I asked my buddy David at the gym. We’d been working out for a few weeks without seeing any results. I was growing impatient. Does David even know what he’s doing? I needed to drop the nasty fat.

Imagine my anger when I discovered the truth about the fitness lies…

That’s when my fitness journey began.
In 2000, I set foot inside my first official gym. The place was intimidating. Everyone moved with purpose. I felt nervous, anxious like I didn’t belong. The junior high school dance all over again.
Man standing in empty gym


So I did what any other rational human being would do. I copied the ones that looked like they knew what they were doing. (Bad Idea #1)

I did a full body workout for over 2 hours that ill-fated day. (Bad Idea #2) Moving mindlessly from bench press to dumbells to leg extensions to seated calf raises. All while trying to read the instructions without looking like I’m reading the instructions.

The next day everything hurt. Obviously, good, right? No pain, no gain. Except it meant no more workouts. I would go for a couple of days, and then miss weeks, sometimes months.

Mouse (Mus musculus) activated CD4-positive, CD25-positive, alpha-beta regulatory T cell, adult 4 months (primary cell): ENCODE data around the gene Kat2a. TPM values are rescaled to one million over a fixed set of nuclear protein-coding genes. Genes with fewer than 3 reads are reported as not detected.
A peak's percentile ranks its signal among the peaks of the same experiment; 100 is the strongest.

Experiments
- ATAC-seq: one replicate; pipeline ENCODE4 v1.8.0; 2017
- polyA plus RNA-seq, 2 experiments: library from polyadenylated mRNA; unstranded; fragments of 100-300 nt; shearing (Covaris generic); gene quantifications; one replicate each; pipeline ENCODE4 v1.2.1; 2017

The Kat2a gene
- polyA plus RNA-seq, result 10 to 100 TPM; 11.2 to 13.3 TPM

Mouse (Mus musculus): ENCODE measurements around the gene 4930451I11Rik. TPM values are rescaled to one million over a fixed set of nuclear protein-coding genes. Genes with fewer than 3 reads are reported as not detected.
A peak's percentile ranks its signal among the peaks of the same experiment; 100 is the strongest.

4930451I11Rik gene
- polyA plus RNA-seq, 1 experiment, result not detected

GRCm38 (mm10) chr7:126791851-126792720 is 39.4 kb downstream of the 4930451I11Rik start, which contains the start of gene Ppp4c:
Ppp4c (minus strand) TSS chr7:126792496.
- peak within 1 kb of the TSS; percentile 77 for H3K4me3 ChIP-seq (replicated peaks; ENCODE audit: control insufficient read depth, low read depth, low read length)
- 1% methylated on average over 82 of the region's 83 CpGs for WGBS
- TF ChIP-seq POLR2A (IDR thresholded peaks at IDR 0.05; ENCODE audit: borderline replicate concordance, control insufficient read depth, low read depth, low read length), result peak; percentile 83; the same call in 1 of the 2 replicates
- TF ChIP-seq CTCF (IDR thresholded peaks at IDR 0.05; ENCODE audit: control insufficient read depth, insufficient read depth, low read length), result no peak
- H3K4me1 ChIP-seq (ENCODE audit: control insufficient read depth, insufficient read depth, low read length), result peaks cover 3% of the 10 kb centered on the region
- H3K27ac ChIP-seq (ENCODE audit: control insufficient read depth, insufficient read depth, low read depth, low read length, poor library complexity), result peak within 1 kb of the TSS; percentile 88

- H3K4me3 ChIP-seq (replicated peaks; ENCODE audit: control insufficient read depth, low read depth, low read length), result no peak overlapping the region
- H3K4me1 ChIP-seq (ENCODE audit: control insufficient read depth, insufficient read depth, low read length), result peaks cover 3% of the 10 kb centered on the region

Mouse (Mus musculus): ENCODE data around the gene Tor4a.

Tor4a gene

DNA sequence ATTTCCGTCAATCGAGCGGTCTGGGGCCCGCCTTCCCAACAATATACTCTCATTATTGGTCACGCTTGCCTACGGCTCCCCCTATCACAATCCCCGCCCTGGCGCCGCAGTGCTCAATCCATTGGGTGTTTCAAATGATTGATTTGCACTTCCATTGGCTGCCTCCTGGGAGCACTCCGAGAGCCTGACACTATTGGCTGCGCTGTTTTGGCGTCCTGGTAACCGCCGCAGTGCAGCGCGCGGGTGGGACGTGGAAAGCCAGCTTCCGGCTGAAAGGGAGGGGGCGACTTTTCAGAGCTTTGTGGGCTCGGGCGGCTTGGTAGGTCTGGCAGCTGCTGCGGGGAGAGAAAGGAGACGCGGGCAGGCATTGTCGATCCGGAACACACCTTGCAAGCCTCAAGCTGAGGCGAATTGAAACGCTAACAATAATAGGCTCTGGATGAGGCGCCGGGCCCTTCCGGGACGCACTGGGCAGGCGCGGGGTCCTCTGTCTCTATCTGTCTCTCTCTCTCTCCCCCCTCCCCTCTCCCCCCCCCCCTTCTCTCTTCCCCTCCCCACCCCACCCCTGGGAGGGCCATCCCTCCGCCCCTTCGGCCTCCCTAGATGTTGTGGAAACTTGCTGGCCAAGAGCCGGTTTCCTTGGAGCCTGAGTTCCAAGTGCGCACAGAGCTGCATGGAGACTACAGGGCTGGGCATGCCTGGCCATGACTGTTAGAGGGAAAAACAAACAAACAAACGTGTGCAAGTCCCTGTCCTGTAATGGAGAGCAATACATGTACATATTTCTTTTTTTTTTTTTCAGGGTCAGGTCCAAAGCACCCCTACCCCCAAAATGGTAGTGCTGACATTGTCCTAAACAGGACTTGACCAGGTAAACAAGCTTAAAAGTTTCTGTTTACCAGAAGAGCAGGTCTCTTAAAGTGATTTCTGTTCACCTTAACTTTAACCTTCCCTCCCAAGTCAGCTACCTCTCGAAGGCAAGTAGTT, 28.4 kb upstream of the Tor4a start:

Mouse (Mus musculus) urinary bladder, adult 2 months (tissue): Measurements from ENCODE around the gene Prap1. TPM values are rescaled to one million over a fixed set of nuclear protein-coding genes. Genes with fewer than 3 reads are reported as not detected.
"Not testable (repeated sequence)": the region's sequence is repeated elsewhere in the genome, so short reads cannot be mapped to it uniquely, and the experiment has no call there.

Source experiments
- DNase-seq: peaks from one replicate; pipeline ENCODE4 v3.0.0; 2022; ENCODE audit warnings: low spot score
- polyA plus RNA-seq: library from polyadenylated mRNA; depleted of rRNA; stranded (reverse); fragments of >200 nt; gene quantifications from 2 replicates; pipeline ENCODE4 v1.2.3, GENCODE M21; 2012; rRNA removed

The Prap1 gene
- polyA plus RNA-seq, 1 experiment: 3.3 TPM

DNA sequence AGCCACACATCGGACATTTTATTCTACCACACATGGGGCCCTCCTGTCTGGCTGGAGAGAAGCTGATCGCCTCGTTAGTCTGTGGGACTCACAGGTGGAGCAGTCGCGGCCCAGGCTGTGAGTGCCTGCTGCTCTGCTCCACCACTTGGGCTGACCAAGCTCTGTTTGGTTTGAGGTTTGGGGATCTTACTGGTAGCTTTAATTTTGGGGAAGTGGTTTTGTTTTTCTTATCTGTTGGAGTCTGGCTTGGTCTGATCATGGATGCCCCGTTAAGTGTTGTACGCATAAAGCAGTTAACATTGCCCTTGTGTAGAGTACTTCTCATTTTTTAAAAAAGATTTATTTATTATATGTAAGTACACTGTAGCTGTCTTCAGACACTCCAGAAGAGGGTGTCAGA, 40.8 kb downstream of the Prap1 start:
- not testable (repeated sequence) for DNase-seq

Listening to my friend’s advice got me nowhere fast. I didn’t lose fat, but I did lose motivation.

Social Media (BAD IDEA #3)

Welp, that didn’t last. Every day, “new latest and greatest total body workouts” would be posted. But after a few weeks, the workout plans looked oddly similar.

Burned again.

After two years of listening to nonsense and countless bad ideas (I stopped counting after ten.) I decided to become a certified personal trainer. Surely, I would find the answers here.

And I did. But after two decades of helping clients succeed. I learned crucial insight.

Yes, exercise involves movement. But, exercise only works if you exercise. Duh.

And sadly, if you don't have the confidence that your workouts will get results. Then like me. You'll stop everything.

You don't have to become an expert to master exercise. But you do have know what levers to pull to get yourself to move.

We all have different levers, and we all need different systems to maximize our well-being.

Some clients workout daily, others walk every other day, some swim. Some are focused on optimizing their sleep to improve their energy so they can go to the gym.

We all have different puzzles to solve.

But to maximize our health and life, we have to solve our unique puzzle.